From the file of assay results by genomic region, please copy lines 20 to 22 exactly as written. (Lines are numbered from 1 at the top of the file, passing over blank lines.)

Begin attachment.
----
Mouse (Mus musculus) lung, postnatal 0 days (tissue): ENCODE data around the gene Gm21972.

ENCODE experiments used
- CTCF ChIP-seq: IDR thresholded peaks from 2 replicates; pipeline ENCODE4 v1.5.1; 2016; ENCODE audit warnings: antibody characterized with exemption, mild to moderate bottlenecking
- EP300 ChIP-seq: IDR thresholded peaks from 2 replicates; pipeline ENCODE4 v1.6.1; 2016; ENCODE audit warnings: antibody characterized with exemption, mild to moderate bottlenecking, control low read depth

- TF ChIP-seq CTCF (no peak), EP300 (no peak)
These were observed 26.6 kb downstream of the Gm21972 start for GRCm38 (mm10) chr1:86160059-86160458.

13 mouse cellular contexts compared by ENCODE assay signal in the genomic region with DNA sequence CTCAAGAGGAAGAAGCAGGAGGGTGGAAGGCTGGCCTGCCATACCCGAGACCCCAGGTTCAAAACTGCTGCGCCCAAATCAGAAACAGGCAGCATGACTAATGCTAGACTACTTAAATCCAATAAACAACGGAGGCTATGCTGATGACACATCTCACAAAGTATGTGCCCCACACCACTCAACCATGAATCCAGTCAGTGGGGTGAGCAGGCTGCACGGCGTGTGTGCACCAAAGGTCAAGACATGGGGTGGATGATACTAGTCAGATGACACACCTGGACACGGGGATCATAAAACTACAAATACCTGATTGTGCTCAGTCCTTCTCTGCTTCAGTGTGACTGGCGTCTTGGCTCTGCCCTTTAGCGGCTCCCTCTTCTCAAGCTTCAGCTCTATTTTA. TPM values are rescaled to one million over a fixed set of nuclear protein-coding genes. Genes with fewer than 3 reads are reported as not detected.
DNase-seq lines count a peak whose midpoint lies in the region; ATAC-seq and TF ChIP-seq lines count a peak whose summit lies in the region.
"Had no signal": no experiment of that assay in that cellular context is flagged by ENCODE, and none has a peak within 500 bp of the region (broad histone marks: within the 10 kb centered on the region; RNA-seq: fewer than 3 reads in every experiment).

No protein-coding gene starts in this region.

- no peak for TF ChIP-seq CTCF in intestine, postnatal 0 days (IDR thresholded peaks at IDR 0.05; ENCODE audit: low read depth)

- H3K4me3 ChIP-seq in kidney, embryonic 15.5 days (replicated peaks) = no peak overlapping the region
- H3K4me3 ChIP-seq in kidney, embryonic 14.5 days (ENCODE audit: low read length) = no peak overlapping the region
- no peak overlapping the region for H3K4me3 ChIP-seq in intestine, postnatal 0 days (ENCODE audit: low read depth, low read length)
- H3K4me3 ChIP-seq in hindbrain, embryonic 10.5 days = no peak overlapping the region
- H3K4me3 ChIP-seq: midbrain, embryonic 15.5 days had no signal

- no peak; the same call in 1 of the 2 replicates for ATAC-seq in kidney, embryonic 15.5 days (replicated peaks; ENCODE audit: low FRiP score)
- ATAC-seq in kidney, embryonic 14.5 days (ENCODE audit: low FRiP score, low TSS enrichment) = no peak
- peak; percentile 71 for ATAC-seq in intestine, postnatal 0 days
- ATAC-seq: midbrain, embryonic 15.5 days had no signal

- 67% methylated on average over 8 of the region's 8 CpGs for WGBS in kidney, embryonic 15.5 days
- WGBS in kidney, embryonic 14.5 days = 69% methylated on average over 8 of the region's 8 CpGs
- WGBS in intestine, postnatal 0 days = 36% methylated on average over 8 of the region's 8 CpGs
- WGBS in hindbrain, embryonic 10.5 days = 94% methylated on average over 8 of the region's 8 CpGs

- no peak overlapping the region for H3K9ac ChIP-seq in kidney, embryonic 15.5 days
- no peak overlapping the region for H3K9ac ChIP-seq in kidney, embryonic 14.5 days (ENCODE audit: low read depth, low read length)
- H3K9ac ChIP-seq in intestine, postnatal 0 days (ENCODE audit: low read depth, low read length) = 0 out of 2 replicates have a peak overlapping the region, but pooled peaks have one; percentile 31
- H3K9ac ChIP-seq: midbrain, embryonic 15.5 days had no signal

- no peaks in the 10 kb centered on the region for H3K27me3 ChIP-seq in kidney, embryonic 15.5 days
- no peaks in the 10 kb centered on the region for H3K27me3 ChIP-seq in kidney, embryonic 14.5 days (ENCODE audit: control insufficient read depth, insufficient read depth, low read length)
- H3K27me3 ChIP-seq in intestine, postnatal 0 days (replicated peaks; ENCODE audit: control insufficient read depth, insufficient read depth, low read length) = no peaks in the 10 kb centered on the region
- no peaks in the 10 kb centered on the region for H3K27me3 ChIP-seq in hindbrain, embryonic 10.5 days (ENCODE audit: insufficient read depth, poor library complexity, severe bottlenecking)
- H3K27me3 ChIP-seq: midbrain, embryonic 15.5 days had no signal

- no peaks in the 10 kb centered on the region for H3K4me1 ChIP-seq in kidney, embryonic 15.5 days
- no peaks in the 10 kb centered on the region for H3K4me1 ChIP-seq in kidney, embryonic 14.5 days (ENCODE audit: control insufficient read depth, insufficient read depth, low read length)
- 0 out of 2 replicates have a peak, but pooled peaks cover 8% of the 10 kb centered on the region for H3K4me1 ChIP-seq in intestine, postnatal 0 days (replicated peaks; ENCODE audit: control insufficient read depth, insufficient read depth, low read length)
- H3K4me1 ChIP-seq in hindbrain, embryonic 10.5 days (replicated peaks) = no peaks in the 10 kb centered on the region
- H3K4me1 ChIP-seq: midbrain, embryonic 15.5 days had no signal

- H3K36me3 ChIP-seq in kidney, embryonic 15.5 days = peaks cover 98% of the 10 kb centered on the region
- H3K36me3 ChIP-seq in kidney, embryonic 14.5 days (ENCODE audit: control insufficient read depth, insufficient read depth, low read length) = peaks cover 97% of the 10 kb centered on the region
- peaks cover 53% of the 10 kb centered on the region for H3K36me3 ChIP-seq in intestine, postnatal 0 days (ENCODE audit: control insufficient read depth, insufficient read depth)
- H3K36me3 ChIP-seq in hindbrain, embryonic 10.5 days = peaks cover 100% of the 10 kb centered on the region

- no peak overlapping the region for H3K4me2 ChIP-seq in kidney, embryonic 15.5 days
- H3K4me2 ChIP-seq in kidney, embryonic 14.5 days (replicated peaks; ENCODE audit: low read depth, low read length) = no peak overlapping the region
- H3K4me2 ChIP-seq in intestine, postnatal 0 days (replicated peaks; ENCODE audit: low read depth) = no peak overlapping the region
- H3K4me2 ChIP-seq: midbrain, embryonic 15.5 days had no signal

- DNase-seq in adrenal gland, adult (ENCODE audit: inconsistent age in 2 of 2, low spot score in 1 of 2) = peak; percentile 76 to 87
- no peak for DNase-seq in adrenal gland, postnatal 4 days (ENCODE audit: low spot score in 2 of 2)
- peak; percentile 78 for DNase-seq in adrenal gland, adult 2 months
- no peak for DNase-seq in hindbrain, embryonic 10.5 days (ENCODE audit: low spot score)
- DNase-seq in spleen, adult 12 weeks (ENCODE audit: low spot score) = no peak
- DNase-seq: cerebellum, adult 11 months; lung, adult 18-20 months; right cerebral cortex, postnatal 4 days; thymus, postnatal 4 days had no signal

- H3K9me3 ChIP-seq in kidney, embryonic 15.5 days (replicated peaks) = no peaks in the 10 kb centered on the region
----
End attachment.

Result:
- ATAC-seq: midbrain, embryonic 15.5 days had no signal

- 67% methylated on average over 8 of the region's 8 CpGs for WGBS in kidney, embryonic 15.5 days
- WGBS in kidney, embryonic 14.5 days = 69% methylated on average over 8 of the region's 8 CpGs